National Geographic Reveals the World’s Transit Superstars

moscow.jpgGuess where these people are. Photo by danncer via Flickr.

National Geographic released the results of their annual Greendex consumer survey yesterday, ranking the environmental friendliness of housing, transportation and eating habits in nations around the world.

only one nation can boast that a majority of its population rides
transit at least once a day… the surprising answer comes after the

Russia ranked the
highest on the Greendex scale, with 52 percent of respondents reporting
daily or near-daily use of transit. Hot on its heels was China, where
43 percent reported very frequent transit rides. More than four out of
five Chinese surveyed ride transit at least once a month, according to
the Greendex.

On the flip side, only one nation reported a majority of travelers who never use
transit: the U.S. An eye-popping 61 percent of Americans steer totally
clear of rail and buses, with just 11 percent riding at least once a

Americans also ranked the lowest on the Greendex’s
walking-or-biking scale, which measured how many people reported
frequent use of either mode of transport. Just 26 percent of U.S.
travelers use their bikes or their feet most often, a far cry from
Mexico’s 48 percent and Britain’s 52 percent walking-or-biking scores.

the Greendex isn’t all bad news for the U.S. Asked for the reasons why
they forgo transit, the number one reply from Americans was that the
option simply isn’t available — suggesting that a sustained investment
in expanding transit options would have a significant effect on
traveling habits.

And as bad as Americans’ driving habits
are, we managed to avoid placing last in the driving-alone index.
France is the biggest offender, with 80 percent of its travelers
burning fossil fuels solo at least once a week.

The U.S.
also narrowly avoided last place in the bike index, where 52 percent of
Britons reported owning at least one bicycle, compared with 55 percent
of Americans. (Swedes were the most common bike owners, with an
impressive one-third reporting that they have three or more bikes.)

The entire survey is worth a look. I wonder how well members of Congress would fare…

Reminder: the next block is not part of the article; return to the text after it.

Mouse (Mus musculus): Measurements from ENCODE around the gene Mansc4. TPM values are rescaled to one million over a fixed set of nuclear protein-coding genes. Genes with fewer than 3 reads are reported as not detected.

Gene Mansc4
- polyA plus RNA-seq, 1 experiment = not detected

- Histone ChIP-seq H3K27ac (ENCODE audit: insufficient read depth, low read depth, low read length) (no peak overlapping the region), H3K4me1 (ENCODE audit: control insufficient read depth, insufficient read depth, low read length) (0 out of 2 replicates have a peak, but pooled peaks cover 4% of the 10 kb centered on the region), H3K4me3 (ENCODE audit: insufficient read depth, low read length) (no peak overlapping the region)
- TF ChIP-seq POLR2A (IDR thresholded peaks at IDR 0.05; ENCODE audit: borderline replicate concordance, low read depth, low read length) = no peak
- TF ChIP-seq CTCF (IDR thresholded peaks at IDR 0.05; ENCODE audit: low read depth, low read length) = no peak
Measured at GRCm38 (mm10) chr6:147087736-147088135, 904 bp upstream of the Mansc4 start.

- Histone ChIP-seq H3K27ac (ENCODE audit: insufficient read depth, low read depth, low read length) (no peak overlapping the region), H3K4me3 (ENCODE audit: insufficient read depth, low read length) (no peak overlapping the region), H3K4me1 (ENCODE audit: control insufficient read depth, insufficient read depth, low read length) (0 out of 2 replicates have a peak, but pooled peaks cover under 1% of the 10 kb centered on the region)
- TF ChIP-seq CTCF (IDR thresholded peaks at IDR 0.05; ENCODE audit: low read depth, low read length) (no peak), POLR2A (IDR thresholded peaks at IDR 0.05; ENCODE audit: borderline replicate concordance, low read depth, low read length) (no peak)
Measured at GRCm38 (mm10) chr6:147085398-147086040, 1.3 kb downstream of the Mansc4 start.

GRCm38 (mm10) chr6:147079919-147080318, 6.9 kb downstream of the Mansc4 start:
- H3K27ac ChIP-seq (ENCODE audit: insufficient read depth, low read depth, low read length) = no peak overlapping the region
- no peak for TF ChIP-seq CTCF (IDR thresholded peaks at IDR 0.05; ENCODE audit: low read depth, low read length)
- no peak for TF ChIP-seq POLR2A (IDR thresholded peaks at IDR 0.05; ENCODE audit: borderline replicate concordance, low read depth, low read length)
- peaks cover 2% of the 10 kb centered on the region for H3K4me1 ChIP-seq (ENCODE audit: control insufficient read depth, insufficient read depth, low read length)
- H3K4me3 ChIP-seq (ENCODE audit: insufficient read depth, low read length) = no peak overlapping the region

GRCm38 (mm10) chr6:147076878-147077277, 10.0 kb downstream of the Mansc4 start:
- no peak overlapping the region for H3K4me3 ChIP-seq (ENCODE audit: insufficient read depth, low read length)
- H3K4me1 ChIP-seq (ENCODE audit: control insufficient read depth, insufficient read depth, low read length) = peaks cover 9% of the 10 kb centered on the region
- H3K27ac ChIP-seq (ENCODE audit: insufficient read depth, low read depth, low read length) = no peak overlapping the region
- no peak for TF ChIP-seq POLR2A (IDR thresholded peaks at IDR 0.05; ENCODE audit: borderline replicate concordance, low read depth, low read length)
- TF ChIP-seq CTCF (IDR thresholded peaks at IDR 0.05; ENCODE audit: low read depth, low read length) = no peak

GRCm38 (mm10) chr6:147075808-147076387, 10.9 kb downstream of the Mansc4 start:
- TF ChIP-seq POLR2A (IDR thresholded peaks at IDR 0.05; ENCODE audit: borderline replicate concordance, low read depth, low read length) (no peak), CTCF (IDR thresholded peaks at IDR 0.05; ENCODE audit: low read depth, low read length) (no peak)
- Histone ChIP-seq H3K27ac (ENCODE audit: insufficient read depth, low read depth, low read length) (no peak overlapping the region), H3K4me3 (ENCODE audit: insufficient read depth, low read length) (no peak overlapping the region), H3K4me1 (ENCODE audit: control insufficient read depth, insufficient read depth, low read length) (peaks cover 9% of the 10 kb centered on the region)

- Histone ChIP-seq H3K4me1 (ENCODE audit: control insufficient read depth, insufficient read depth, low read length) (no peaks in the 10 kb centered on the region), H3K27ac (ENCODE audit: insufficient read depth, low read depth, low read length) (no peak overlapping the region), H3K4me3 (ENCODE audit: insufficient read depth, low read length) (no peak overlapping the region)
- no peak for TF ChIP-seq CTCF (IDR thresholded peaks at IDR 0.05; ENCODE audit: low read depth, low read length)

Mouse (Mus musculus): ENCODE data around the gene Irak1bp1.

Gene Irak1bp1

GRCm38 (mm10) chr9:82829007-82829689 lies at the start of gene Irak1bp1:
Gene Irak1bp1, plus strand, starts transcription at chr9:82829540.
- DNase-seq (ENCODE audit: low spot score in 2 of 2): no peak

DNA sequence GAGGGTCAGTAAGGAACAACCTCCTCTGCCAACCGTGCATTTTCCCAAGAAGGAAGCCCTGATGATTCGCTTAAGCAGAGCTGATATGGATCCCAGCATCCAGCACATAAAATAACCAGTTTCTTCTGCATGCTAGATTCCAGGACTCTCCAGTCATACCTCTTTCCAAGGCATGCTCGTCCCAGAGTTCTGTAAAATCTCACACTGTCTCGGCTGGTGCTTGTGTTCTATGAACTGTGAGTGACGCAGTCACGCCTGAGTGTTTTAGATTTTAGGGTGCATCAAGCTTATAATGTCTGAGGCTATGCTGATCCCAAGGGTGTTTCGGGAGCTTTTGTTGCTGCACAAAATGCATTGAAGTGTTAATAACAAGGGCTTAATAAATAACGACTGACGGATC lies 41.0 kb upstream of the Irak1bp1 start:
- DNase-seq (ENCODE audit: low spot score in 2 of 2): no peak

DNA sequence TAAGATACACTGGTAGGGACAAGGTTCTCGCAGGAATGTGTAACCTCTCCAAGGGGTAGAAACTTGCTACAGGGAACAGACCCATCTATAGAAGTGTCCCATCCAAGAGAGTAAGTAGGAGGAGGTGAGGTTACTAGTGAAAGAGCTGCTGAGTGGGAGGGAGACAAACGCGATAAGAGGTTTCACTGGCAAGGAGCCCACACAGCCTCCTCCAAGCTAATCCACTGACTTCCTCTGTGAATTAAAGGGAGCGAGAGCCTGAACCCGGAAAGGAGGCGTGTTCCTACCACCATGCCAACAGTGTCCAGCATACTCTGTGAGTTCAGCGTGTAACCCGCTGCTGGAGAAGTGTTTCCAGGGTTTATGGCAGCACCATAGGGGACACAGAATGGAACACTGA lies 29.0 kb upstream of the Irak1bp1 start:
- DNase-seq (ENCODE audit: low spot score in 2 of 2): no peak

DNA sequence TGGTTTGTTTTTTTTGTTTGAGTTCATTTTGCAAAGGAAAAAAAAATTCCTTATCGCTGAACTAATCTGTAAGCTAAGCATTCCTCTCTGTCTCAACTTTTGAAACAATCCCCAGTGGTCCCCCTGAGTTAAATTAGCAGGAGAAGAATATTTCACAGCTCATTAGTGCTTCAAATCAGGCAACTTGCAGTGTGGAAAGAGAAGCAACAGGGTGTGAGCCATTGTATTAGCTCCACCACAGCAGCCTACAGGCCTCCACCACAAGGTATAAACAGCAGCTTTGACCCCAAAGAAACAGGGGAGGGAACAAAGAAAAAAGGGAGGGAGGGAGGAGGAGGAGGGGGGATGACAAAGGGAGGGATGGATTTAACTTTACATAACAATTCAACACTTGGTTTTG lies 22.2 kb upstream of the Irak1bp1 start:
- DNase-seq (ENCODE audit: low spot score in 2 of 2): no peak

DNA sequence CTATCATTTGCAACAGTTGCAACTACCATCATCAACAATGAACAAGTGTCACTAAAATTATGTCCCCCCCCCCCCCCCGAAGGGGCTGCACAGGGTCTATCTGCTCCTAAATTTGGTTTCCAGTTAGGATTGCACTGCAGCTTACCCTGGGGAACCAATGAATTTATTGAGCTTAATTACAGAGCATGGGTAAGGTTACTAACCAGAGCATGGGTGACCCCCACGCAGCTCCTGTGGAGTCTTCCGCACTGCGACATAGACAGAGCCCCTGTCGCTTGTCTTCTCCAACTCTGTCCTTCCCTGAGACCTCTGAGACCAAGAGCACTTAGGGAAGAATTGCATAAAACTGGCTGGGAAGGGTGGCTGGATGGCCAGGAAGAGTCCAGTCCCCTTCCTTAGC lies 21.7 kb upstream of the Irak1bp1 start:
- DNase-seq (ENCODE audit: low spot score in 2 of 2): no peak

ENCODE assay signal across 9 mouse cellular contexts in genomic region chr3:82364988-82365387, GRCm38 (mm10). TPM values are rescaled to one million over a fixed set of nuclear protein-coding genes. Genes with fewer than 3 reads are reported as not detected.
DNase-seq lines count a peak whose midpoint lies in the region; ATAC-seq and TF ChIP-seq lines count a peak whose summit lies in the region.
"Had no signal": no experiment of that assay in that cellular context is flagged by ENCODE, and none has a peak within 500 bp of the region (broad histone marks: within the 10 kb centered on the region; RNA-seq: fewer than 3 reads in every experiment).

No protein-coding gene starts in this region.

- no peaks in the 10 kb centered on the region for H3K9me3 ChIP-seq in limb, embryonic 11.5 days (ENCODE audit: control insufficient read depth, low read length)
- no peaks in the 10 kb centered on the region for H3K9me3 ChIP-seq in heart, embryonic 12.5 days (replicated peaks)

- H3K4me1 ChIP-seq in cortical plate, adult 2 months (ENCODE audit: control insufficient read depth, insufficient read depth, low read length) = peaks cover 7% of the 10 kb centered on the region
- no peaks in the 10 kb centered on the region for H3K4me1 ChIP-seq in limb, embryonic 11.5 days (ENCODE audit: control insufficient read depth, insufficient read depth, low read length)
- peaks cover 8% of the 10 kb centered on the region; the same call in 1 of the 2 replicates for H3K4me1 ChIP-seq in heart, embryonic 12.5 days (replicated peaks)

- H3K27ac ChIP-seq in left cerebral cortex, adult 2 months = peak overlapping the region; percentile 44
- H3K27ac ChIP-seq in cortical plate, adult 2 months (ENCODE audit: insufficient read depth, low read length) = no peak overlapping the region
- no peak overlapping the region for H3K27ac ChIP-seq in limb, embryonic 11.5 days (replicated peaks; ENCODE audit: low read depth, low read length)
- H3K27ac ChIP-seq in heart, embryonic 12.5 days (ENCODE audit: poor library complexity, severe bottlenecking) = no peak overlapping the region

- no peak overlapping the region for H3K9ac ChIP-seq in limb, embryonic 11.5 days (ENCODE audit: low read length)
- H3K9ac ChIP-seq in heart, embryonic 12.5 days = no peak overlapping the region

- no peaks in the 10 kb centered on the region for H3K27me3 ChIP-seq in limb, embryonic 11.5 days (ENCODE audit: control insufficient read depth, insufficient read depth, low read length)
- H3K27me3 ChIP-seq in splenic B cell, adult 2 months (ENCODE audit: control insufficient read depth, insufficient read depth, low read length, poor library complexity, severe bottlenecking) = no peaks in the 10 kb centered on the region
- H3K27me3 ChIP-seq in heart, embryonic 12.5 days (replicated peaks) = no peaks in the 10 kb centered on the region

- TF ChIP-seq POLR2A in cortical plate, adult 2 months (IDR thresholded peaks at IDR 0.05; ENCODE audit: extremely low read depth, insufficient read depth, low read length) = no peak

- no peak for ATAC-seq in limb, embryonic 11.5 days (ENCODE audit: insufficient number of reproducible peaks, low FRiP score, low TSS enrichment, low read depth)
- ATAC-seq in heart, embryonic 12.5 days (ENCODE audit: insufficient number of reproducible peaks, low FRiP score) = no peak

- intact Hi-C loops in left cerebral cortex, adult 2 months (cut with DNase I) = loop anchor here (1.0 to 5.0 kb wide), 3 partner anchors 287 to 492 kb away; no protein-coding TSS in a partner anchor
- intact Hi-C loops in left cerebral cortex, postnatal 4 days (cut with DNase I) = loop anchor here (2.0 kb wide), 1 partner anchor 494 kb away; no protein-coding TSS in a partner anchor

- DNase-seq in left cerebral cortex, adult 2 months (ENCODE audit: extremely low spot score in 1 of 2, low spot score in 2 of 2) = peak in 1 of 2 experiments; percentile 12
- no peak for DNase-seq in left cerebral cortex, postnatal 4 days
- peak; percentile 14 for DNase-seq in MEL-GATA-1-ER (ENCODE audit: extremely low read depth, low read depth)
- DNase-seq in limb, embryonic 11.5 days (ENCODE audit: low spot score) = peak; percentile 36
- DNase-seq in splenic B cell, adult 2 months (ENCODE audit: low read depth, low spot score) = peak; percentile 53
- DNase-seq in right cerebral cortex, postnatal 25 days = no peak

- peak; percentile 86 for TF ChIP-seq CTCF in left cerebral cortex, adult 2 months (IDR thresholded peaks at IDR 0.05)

(h/t Grist)

  • DaveO

    The Moscow subway is fantastic. Though most of its stations are deeper than the proposed Central Subway and many of its transfers are longer and more circuitous than the planned Union Squre/Powell street one, it still has more riders than London and NYC combined.

  • marcos

    St. Petersburg as well is a stunning system. Most lines are so deep that you can’t see the end of the escalator from either side and you know that Stalin threw prisoners’ lives away building them.

    The appointments in the central city stations likewise are overstatements in proletarian luxury. But what else would you expect from a city that houses the over-the-top Hermitage?

    Of course, the Russian systems were built as rapid transit subways capable of hauling massive passenger loads, not hybrid streetcar underground systems like we’ve got.

    I guess that when we travel abroad or out of San Francisco and see how far behind we are from other places, that it is just socially unacceptable to point that out in polite company. Mon faux pas.


  • DaveO

    I found the St. Petersburg disappointing, actually. While Moscow’s network literally went everywhere, and I was rarely a few blocks from a station, St.Petersburg was more limited and not as useful. Station opulence in Moscow was also unreal. Probably a bit much though.

  • Andy

    Riding transit in Russia is certainly an experience.

    Vasilievsky Island in St. Petersburg has one of the heaviest street cars I’ve ever seen. A fine display of Soviet era industrial design. Kind of like the historic street cars on the F line, but seemingly three times the size, five times the weight and ten times volume [sound – not capacity].


  • You say that “a sustained investment in expanding transit options would have a significant effect on traveling habits.” But the main reason transit isn’t available to most people is because most Americans both live and work in the suburbs; Central Business Districts are not a majority of jobs in almost all metro areas in the country. Building transit systems that serve far-flung, low-density suburban fringes and far-flung, low-density office parks is basically impossible. Look at the Bay Area – someone might live in Blackhawk and commute to Menlo Park, and someone else might live in Saratoga and commute to Pleasanton. Or live in Concord and commute to Danville. There’s really no way to effectively serve those commutes with transit.



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